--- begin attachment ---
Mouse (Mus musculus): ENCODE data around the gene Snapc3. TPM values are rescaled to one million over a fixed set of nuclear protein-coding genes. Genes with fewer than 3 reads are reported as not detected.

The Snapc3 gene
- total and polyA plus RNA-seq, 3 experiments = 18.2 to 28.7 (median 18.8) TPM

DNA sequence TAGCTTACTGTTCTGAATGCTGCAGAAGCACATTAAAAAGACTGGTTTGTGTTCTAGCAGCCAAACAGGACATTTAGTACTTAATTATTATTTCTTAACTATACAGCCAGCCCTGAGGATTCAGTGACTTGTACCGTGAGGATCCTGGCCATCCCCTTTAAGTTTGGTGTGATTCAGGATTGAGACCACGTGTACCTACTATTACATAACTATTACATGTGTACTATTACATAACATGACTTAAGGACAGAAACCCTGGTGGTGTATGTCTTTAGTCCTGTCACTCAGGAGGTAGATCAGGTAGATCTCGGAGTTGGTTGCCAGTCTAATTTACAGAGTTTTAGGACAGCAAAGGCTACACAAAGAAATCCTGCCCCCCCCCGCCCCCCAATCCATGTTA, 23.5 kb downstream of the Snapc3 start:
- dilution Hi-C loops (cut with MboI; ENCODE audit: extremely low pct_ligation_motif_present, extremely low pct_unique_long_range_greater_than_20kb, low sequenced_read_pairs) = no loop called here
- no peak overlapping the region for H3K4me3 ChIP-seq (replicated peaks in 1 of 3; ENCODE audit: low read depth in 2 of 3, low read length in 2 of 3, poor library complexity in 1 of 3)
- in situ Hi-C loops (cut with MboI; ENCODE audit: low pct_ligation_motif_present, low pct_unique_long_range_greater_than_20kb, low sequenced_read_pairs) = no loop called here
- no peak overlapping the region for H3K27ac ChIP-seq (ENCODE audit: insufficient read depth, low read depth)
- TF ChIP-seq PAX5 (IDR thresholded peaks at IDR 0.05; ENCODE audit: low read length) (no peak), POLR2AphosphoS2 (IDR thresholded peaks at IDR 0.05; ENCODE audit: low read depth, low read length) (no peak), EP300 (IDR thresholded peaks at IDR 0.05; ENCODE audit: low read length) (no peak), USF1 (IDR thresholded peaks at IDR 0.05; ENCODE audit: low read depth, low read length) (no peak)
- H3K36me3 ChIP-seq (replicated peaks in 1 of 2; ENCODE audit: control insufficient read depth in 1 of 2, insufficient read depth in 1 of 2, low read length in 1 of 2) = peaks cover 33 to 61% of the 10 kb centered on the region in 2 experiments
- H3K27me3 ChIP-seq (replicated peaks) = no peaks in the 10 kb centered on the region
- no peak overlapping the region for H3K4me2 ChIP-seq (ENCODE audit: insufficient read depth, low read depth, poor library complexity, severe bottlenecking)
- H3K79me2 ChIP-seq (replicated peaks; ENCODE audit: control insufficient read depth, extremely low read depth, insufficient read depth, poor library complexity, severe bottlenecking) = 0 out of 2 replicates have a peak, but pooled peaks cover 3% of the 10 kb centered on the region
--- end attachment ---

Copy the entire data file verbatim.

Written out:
Mouse (Mus musculus): ENCODE data around the gene Snapc3. TPM values are rescaled to one million over a fixed set of nuclear protein-coding genes. Genes with fewer than 3 reads are reported as not detected.

The Snapc3 gene
- total and polyA plus RNA-seq, 3 experiments = 18.2 to 28.7 (median 18.8) TPM

DNA sequence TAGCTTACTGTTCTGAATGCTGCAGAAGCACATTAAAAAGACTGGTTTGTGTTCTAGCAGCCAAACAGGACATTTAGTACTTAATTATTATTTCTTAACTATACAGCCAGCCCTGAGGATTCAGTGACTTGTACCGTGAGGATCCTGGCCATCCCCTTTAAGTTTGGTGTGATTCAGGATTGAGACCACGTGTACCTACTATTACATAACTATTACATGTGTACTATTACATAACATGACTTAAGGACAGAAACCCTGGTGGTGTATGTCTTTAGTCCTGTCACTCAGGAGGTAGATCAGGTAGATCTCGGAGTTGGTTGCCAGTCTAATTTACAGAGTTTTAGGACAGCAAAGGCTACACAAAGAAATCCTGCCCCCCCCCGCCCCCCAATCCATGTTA, 23.5 kb downstream of the Snapc3 start:
- dilution Hi-C loops (cut with MboI; ENCODE audit: extremely low pct_ligation_motif_present, extremely low pct_unique_long_range_greater_than_20kb, low sequenced_read_pairs) = no loop called here
- no peak overlapping the region for H3K4me3 ChIP-seq (replicated peaks in 1 of 3; ENCODE audit: low read depth in 2 of 3, low read length in 2 of 3, poor library complexity in 1 of 3)
- in situ Hi-C loops (cut with MboI; ENCODE audit: low pct_ligation_motif_present, low pct_unique_long_range_greater_than_20kb, low sequenced_read_pairs) = no loop called here
- no peak overlapping the region for H3K27ac ChIP-seq (ENCODE audit: insufficient read depth, low read depth)
- TF ChIP-seq PAX5 (IDR thresholded peaks at IDR 0.05; ENCODE audit: low read length) (no peak), POLR2AphosphoS2 (IDR thresholded peaks at IDR 0.05; ENCODE audit: low read depth, low read length) (no peak), EP300 (IDR thresholded peaks at IDR 0.05; ENCODE audit: low read length) (no peak), USF1 (IDR thresholded peaks at IDR 0.05; ENCODE audit: low read depth, low read length) (no peak)
- H3K36me3 ChIP-seq (replicated peaks in 1 of 2; ENCODE audit: control insufficient read depth in 1 of 2, insufficient read depth in 1 of 2, low read length in 1 of 2) = peaks cover 33 to 61% of the 10 kb centered on the region in 2 experiments
- H3K27me3 ChIP-seq (replicated peaks) = no peaks in the 10 kb centered on the region
- no peak overlapping the region for H3K4me2 ChIP-seq (ENCODE audit: insufficient read depth, low read depth, poor library complexity, severe bottlenecking)
- H3K79me2 ChIP-seq (replicated peaks; ENCODE audit: control insufficient read depth, extremely low read depth, insufficient read depth, poor library complexity, severe bottlenecking) = 0 out of 2 replicates have a peak, but pooled peaks cover 3% of the 10 kb centered on the region